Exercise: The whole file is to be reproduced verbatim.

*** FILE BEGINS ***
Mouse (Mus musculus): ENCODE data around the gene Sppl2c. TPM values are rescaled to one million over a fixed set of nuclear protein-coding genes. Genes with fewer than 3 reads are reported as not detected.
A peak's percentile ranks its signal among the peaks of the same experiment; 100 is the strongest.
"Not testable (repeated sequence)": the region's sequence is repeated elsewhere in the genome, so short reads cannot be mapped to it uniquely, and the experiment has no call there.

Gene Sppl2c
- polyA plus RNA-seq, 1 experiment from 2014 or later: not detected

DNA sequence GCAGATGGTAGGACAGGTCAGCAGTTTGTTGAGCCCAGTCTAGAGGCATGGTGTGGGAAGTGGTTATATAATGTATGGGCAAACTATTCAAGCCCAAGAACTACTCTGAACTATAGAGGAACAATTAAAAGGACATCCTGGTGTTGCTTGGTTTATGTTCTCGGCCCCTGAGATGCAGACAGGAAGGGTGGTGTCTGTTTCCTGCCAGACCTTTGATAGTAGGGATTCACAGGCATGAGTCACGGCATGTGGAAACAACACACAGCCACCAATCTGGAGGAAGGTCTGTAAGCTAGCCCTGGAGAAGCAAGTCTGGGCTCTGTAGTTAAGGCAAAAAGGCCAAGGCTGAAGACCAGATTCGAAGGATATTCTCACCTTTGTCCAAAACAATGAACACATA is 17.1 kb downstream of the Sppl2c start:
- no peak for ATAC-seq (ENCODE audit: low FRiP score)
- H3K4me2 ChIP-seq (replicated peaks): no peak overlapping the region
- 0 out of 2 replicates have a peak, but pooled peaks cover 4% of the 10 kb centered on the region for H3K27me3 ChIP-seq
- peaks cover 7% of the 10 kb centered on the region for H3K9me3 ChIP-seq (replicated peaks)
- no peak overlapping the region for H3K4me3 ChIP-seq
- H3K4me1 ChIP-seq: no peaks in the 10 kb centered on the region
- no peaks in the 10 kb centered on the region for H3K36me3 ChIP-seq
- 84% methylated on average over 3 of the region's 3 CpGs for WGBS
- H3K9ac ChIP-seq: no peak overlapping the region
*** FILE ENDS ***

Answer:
Mouse (Mus musculus): ENCODE data around the gene Sppl2c. TPM values are rescaled to one million over a fixed set of nuclear protein-coding genes. Genes with fewer than 3 reads are reported as not detected.
A peak's percentile ranks its signal among the peaks of the same experiment; 100 is the strongest.
"Not testable (repeated sequence)": the region's sequence is repeated elsewhere in the genome, so short reads cannot be mapped to it uniquely, and the experiment has no call there.

Gene Sppl2c
- polyA plus RNA-seq, 1 experiment from 2014 or later: not detected

DNA sequence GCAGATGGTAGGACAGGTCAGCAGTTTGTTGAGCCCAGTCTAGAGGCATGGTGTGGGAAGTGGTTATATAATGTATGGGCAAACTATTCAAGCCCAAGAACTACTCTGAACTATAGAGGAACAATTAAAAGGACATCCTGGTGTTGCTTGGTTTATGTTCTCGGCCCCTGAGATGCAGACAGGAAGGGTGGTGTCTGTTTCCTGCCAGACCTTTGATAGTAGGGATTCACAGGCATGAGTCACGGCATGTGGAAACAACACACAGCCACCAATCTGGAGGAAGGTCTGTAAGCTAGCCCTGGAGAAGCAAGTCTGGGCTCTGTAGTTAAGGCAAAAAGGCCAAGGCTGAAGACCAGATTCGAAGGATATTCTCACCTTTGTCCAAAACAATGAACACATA is 17.1 kb downstream of the Sppl2c start:
- no peak for ATAC-seq (ENCODE audit: low FRiP score)
- H3K4me2 ChIP-seq (replicated peaks): no peak overlapping the region
- 0 out of 2 replicates have a peak, but pooled peaks cover 4% of the 10 kb centered on the region for H3K27me3 ChIP-seq
- peaks cover 7% of the 10 kb centered on the region for H3K9me3 ChIP-seq (replicated peaks)
- no peak overlapping the region for H3K4me3 ChIP-seq
- H3K4me1 ChIP-seq: no peaks in the 10 kb centered on the region
- no peaks in the 10 kb centered on the region for H3K36me3 ChIP-seq
- 84% methylated on average over 3 of the region's 3 CpGs for WGBS
- H3K9ac ChIP-seq: no peak overlapping the region